Rising rates of nonmarital childbirth in the United States have resulted in a new family type, the fragile family. Such families, which include cohabiting couples as well as single mothers, experience significantly higher rates of poverty and material hardship than their married counterparts. Ariel Kalil and Rebecca Ryan summarize the economic challenges facing mothers in fragile families and describe the resources, both public and private, that help them meet these challenges.

The authors explain that the economic fragility of these families stems from both mothers' and fathers' low earnings, which result from low education levels, as well as from physical, emotional, and mental health problems.

Mothers in fragile families make ends meet in many ways. The authors show that various public programs, particularly those that provide in-kind assistance, do successfully lessen economic hardship in fragile families. Single mothers also turn to private sources of support—friends, family, boyfriends—for cash and in-kind assistance. But though these private safety nets are essential to many mothers' economic survival, according to the authors, private safety nets are not always consistent and dependable. Thus, assistance from private sources may not fundamentally improve mothers' economic circumstances.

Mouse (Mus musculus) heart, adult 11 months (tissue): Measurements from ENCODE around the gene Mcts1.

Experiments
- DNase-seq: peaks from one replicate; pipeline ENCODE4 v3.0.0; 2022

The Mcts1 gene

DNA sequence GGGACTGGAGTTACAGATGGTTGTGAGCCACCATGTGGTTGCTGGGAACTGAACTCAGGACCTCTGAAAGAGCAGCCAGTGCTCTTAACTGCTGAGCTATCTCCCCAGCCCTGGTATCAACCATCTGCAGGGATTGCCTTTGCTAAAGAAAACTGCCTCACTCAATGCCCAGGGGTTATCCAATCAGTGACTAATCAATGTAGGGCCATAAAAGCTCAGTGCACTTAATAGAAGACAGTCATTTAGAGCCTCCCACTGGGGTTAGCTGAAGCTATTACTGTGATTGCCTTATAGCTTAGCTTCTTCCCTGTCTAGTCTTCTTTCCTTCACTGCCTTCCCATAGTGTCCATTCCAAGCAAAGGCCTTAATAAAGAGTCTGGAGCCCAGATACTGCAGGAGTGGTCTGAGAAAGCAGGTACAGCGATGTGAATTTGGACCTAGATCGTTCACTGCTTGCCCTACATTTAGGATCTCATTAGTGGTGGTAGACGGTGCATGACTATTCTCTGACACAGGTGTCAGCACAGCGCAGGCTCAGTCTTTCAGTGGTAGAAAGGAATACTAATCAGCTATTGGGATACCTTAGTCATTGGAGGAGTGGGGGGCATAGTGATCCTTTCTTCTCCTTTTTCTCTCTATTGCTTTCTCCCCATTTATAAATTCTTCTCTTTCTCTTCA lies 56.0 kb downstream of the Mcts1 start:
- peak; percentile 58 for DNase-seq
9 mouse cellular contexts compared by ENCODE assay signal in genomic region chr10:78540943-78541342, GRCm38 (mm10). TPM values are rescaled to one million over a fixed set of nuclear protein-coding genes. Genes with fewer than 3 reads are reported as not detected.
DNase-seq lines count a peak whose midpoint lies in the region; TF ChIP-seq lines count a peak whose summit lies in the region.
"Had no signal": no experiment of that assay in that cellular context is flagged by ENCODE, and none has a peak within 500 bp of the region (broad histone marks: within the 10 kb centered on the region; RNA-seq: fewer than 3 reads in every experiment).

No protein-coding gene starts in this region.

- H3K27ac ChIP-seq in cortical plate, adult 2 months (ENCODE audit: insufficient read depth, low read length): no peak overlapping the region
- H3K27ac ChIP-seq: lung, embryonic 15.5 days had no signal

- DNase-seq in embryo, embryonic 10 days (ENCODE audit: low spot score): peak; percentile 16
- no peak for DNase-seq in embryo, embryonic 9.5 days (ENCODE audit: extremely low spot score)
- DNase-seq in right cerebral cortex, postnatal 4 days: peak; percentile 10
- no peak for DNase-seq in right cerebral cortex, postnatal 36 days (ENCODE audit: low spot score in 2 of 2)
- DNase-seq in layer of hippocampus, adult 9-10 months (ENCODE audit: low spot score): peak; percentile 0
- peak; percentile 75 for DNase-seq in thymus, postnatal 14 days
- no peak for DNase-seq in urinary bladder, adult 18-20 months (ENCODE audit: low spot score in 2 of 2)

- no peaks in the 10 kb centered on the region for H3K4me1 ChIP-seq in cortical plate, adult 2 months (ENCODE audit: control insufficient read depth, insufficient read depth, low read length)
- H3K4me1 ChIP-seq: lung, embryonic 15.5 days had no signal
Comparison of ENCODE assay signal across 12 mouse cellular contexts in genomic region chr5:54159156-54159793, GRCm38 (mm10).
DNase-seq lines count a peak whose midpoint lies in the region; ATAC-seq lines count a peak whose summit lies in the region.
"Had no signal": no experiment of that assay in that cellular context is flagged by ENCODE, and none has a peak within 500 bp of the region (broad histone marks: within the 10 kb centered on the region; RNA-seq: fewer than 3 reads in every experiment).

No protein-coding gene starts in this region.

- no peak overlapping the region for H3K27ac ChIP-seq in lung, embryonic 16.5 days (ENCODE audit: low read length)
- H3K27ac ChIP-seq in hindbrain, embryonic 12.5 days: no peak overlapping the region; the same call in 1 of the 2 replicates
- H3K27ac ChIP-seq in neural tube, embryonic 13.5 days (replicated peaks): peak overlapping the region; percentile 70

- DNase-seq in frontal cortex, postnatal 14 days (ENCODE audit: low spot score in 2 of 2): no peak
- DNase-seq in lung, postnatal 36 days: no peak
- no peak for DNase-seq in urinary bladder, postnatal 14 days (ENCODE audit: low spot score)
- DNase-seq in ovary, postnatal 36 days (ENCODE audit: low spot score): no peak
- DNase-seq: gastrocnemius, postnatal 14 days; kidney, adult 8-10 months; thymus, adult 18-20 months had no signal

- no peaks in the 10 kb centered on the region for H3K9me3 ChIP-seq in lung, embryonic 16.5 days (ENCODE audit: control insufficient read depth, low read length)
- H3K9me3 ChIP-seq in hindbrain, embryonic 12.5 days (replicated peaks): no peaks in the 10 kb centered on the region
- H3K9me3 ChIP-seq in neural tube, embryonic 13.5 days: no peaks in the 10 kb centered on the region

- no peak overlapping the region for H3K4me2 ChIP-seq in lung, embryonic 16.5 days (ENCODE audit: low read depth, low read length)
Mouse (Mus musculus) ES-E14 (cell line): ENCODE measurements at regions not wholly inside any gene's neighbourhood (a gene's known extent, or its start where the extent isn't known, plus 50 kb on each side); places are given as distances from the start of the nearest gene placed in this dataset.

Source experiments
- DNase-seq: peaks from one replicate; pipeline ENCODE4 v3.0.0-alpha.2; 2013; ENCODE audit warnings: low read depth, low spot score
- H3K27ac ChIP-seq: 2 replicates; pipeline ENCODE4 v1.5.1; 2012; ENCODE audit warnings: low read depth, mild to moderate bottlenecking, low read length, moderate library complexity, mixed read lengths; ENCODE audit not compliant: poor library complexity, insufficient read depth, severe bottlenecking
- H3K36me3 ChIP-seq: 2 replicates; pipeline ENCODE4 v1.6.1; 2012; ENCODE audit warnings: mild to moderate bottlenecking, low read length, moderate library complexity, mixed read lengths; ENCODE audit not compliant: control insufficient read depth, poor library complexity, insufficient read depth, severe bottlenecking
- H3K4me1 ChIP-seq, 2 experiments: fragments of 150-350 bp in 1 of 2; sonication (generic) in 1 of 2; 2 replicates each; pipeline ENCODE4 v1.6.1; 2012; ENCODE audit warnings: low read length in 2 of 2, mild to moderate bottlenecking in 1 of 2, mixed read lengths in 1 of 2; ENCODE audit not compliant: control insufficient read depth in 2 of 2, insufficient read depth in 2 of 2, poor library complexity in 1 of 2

Policy makers, say Kalil and Ryan, must recognize that with rates of nonmarital childbirth at their current level, and potentially rising still, the fragile family is likely an enduring fixture in this country. It is thus essential to strengthen policies that both support these families' economic self-sufficiency and alleviate their hardship during inevitable times of economic distress.

The most important first step, they say, is to strengthen the public safety net, especially such in-kind benefits as food stamps, Medicaid, housing, and child care. A next step would be to bolster community-based programs that can provide private financial support, such as emergency cash assistance, child care, and food aid, when mothers cannot receive it from their own private networks.


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pp. 39-61
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